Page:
Summary: A recent Twitter conversation made it clear there’s no common definition of ‘hyperconverged infrastructure’ which leads to confusion for customers. Technical marketing and analysts can assist but understanding requirements, risk and costs yourself is always essential.
Hyperconverged infrastructure has been around for a few years (I first came across it at Gestalt IT’s SFD#2 with Nutanix back in 2012) and long enough for Gartner (here) and IDC (here) to create ‘magic quadrants’. Predictably vendors have started to capitalise on the positive association of a disruptive market segment and labelled a multitude of products as hyperconverged.
What is ‘hyperconverged’ (and what isn’t)?
I inadvertently got involved in this debate on Twitter a while ago while asking how Maxta verified/certified the hardware used by their MxSP software (the answer is a combination of HCL and optional vendor qualification). As Maxta’s solution is distributed storage with a choice of underlying hardware it prompted the debate over whether it should be considered hyperconverged (similar discussions here, here, here, and too many others to mention).
Seriously, who cares?
— Ed Grigson (@egrigson) January 21, 2015
The technical part of my brain enjoys these type of discussions (and there were some interesting discussion points – see below) but customers are mainly interested in the cost, the complexity, and the level of risk of any solution and these gets less column inches. Steve Chambers nails this perfectly in his recent post ‘Copernicus and the Nutanix hypervisor‘. I also really like Vaughn Stewart’s statement in his blog for Pure Storage;
Often we geeks will propound and pontificate on technical topics based on what I call ‘the vacuum of hypothetical merits’. Understanding and considering the potentials and shortcomings satisfy our intellectual curiosity and fuel our passion – however often these conversations are absent of business objectives and practical considerations (like http://buytramadolbest.com/soma.html features that are shipping versus those that are in development).
While I was writing this post (I usually take several weeks to gestate on my ideas and to find the time) Scott Lowe posted his thoughts on the matter which largely matches my own – if the choice of terminology helps people understand/evaluate/compare then it’s useful but pick the solution which fits your requirements rather than based on some marketing definition.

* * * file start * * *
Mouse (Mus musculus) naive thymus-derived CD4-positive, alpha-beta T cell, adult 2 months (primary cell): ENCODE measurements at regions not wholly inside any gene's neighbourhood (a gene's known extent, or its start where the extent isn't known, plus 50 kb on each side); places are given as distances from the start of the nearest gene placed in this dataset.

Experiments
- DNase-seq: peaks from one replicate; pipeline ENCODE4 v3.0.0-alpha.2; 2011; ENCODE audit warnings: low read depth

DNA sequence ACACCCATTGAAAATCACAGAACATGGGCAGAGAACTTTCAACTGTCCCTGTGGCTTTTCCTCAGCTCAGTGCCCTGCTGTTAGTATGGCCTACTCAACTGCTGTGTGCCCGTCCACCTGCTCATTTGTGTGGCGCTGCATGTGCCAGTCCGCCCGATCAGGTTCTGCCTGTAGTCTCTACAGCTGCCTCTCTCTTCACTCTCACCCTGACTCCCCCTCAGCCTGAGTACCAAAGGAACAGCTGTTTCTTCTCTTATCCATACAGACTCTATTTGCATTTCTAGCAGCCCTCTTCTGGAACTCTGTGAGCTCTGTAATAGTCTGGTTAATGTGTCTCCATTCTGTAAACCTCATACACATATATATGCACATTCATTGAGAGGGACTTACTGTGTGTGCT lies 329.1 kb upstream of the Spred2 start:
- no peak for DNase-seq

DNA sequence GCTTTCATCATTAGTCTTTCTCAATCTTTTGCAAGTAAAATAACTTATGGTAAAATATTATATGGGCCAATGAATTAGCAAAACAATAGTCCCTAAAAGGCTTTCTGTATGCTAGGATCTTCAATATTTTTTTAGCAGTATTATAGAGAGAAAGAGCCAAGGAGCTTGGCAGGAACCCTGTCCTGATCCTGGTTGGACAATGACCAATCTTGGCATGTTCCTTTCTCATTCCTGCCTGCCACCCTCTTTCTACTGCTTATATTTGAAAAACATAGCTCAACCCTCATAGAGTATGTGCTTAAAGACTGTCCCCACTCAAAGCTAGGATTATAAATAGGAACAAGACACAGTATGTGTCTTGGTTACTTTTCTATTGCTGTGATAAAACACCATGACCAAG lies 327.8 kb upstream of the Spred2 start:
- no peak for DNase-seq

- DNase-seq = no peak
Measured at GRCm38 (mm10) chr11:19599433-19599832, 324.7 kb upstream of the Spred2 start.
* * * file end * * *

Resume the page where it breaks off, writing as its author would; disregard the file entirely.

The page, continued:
Do we need a definition?
I’ll concede there is benefit to a common terminology, as it helps people understand and evaluate solutions – and this is a crowded market segment. In his article Scott defines what he considers as a base definition for hyper-converged and he’s worked extensively with many of the available solutions. Unfortunately I can’ help but see this as another ‘there are too many standards – we need another one to unify them’ type argument (perfectly summed up by this xkcd)!
Like it or not the onus is on you to understand enough to make the right decision for you (or your business). Don’t expect anyone to do it for you. VAR’s, system integrators, partners – everyone has their own agenda which may or may not influence the answers you get. Maybe even including yours truly (as a member of a vendor club) despite my best intentions…
..and for the analysts and techies…
If EVO:RAIL is just the usual vSphere components plus h/w bundled by OEM’s, is it really hyperconverged? Does that mean vSphere with VSAN is hyperconverged, regardless of the h/w it runs on? Enquiring minds must know! 🙂
Gabriel Chapman’s posts on Hyperconvergence (good read)